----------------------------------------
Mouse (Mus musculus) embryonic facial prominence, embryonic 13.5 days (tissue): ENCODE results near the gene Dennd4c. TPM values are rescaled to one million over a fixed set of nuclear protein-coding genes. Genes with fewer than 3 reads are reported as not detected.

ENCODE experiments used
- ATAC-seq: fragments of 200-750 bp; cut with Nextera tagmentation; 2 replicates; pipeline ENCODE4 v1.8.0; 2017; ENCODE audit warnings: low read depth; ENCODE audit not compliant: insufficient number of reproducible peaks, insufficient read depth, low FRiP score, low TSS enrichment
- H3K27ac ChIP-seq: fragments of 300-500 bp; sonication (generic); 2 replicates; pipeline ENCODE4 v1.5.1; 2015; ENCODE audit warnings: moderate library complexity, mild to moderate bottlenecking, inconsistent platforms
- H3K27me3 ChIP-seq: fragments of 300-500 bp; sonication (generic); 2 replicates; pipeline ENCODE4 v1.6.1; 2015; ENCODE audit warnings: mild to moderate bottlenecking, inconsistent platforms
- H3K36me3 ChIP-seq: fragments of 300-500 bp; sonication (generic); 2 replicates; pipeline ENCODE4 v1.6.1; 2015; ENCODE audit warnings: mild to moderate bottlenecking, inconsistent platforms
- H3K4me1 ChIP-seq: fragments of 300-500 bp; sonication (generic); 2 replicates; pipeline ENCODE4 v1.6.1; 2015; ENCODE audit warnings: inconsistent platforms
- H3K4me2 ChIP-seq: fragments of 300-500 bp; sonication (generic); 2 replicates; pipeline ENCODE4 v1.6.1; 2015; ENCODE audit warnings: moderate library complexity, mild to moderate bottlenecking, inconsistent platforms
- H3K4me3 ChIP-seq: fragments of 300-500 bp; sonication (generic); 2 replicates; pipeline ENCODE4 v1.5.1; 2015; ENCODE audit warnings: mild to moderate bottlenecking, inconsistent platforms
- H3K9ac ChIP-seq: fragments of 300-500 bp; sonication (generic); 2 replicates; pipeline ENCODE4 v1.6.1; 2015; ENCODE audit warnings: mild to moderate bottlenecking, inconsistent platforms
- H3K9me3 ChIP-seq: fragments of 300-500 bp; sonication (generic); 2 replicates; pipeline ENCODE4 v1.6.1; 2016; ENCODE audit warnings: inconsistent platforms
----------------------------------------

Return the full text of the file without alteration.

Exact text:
Mouse (Mus musculus) embryonic facial prominence, embryonic 13.5 days (tissue): ENCODE results near the gene Dennd4c. TPM values are rescaled to one million over a fixed set of nuclear protein-coding genes. Genes with fewer than 3 reads are reported as not detected.

ENCODE experiments used
- ATAC-seq: fragments of 200-750 bp; cut with Nextera tagmentation; 2 replicates; pipeline ENCODE4 v1.8.0; 2017; ENCODE audit warnings: low read depth; ENCODE audit not compliant: insufficient number of reproducible peaks, insufficient read depth, low FRiP score, low TSS enrichment
- H3K27ac ChIP-seq: fragments of 300-500 bp; sonication (generic); 2 replicates; pipeline ENCODE4 v1.5.1; 2015; ENCODE audit warnings: moderate library complexity, mild to moderate bottlenecking, inconsistent platforms
- H3K27me3 ChIP-seq: fragments of 300-500 bp; sonication (generic); 2 replicates; pipeline ENCODE4 v1.6.1; 2015; ENCODE audit warnings: mild to moderate bottlenecking, inconsistent platforms
- H3K36me3 ChIP-seq: fragments of 300-500 bp; sonication (generic); 2 replicates; pipeline ENCODE4 v1.6.1; 2015; ENCODE audit warnings: mild to moderate bottlenecking, inconsistent platforms
- H3K4me1 ChIP-seq: fragments of 300-500 bp; sonication (generic); 2 replicates; pipeline ENCODE4 v1.6.1; 2015; ENCODE audit warnings: inconsistent platforms
- H3K4me2 ChIP-seq: fragments of 300-500 bp; sonication (generic); 2 replicates; pipeline ENCODE4 v1.6.1; 2015; ENCODE audit warnings: moderate library complexity, mild to moderate bottlenecking, inconsistent platforms
- H3K4me3 ChIP-seq: fragments of 300-500 bp; sonication (generic); 2 replicates; pipeline ENCODE4 v1.5.1; 2015; ENCODE audit warnings: mild to moderate bottlenecking, inconsistent platforms
- H3K9ac ChIP-seq: fragments of 300-500 bp; sonication (generic); 2 replicates; pipeline ENCODE4 v1.6.1; 2015; ENCODE audit warnings: mild to moderate bottlenecking, inconsistent platforms
- H3K9me3 ChIP-seq: fragments of 300-500 bp; sonication (generic); 2 replicates; pipeline ENCODE4 v1.6.1; 2016; ENCODE audit warnings: inconsistent platforms